NT There is confusion from everyone and mostly, the movements are slow. This can be run at a deliberate pace, but everything needs to be crisper — screens set solidly and the cuts sharper. Some teams use this to get into a set or just as a default action when the play breaks down. NT called it so it is a set to get into a ball screen.

All the motion gets Zach ready to set a ball screen for Hamlet, just like in the initial start of the previous sets earlier. The roll by Simmons triggers a “lift” action by Reese, where he pops up or “lifts” up from his original spot. The idea is to give Simmons space to roll and take away the defense’s help, as we saw with Gibson earlier. Tech does a great job of being active and tipping the pass. Jean (1) was tough all night. Having active hands is playing great defense and they do that here.

One note here — typically teams defend the “continuity” by dropping a guy in the center of the paint like Tech does here. He is sitting there but since NT does a good job of transitioning into the “regular” set, Thomas Bell is is wide open. Ledoux (5) is actually pointing to his teammate to pick Bell up, thinking he is communicating with him on the exchange by Gibson and Bell. This is an excellent example of how combining actions — flowing one into another — is a great way to take away the typical defensive tricks and plans that teams develop for a particular set. NT created two open looks and Hamlet was not wrong to look for Reese on the roll. The next level is recognizing who is open everywhere.

The deflection leads to a scramble and that leads to a kicked ball. NT runs an out-of-bounds play and NT runs something for Gibson to pop out and get a shot. You can see McCasland signal “zipper” on his tie. That’s typically the name for actions like this to get a shooter a look from the top of the key. Tech traps it hard — again, good stuff — and Mo attacks it and misses at the rim. Generally speaking, this is a good idea, but he is not going to make a living attacking the bucket.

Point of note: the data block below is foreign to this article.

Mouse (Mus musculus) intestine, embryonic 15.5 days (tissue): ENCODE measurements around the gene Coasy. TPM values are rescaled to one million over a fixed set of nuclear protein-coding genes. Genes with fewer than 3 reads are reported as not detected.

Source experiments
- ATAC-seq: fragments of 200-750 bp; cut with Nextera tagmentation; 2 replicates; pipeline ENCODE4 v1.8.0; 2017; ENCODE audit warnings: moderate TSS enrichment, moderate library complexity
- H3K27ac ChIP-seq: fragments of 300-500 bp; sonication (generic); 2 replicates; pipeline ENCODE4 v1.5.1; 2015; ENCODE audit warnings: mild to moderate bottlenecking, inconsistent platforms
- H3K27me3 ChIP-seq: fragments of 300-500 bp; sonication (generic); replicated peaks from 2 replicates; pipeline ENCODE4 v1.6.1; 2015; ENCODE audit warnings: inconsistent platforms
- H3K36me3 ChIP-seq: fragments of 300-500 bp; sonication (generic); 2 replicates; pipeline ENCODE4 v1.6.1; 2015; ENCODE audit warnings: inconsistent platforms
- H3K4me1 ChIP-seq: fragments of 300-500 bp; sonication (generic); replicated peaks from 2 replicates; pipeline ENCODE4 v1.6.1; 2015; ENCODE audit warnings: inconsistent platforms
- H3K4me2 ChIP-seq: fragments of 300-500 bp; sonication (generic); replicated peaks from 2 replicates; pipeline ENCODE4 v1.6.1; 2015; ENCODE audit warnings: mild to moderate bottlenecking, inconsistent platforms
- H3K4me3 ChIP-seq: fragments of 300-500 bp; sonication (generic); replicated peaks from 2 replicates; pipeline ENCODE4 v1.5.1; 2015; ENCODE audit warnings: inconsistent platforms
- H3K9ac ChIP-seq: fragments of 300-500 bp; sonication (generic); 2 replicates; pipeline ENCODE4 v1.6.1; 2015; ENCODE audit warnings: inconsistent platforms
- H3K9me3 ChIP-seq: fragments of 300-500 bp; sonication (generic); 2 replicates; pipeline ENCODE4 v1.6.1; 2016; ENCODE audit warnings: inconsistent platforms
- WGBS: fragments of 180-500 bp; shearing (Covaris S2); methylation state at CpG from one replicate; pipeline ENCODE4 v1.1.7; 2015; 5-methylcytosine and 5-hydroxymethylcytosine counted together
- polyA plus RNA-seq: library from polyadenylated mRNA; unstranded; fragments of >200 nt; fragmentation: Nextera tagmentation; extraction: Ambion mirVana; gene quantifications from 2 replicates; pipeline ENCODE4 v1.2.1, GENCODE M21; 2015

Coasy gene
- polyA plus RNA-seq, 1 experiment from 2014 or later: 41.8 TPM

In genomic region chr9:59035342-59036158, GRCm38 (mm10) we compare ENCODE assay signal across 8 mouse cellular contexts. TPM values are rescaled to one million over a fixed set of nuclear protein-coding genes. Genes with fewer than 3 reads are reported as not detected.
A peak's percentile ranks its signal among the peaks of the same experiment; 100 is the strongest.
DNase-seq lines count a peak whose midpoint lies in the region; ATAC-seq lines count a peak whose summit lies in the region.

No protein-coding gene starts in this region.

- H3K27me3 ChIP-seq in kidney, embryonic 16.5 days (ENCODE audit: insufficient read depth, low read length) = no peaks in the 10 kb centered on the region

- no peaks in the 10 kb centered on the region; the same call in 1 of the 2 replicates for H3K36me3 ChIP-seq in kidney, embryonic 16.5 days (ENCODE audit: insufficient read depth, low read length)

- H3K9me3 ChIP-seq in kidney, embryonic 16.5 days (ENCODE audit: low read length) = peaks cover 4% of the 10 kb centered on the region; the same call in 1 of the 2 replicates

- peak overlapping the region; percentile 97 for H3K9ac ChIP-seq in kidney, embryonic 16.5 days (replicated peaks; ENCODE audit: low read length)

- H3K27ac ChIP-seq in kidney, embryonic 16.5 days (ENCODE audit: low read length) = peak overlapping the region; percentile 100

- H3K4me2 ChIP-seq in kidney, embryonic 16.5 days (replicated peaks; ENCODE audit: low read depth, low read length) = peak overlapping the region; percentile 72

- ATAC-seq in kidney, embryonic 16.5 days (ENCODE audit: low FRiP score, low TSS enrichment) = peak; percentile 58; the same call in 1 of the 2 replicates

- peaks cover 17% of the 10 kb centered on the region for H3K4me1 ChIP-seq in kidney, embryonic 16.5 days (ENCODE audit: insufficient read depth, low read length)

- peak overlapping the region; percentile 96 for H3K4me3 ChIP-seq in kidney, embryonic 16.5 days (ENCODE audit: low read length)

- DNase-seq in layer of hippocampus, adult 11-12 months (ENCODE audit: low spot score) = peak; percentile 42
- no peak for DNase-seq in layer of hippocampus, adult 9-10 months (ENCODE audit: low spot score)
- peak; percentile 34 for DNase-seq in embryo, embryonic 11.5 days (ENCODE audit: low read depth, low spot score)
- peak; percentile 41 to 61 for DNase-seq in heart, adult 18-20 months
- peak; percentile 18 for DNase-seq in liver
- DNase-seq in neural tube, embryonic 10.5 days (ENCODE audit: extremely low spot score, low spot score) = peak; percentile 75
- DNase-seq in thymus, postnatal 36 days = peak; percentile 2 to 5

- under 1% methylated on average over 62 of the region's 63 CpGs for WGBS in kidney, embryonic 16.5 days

We probably could use a better screen from Bell at the free throw line, as Gibson just needed a half-second longer and he could have let it fly. He does a good job finding something off the dribble, but we maybe would like to see a go-to action if they trap it like they did. Maybe Reese lifts and Bell continues to set a pin for Zach to get him a look inside. If Bell got big and called for the ball he would have drawn three players, and opened up a passing lane for both Reese and Hamlet.

Situation: NT 49-48 1:56
Personnel: 13-24-1-3-0

NT is running the action to get Zach the ball in the post. The bench is screaming instructions to everyone. Mo does not quite know he is supposed to be on the other side of the floor. He moves to his spot right as the action is beginning, throwing off the timing a bit. It looks like they tried to get Zach on the fake pin-down counter again. Reese could have probably found him but did not let it go. There was no exchange on the ball reversal, which makes it harder to get Zach the ball. Archibald (3) stays lurking in the paint ready for it and NT is not making him pay with any action. When Bell throws it to the wing, he cuts through (standard action) and you can see that Archibald (3) cannot stay and ball-watch anymore.

Beyond that, NT is reluctant to run a pick-n-roll with Reese and Simmons, which would be a default action when the entry pass is not there. Instead they abandon that position and begin again up top with Hamlet and Simmons — the standard pairing. Hamlet is doubled, Jean (1) is harassing Hamlet and NT gets a bad shot from Reese.

This was a crucial situation and NT was playing great defense here. They let Tech off the hook by not getting a good look. The details are crucial. NT was playing hard and that likely contributed to the somewhat slow offensive actions here. Zach was doing a great job battling for good positions but was not getting rewarded for it.

Situation: NT 49-48 1:14
Personnel: 13-24-1-3-0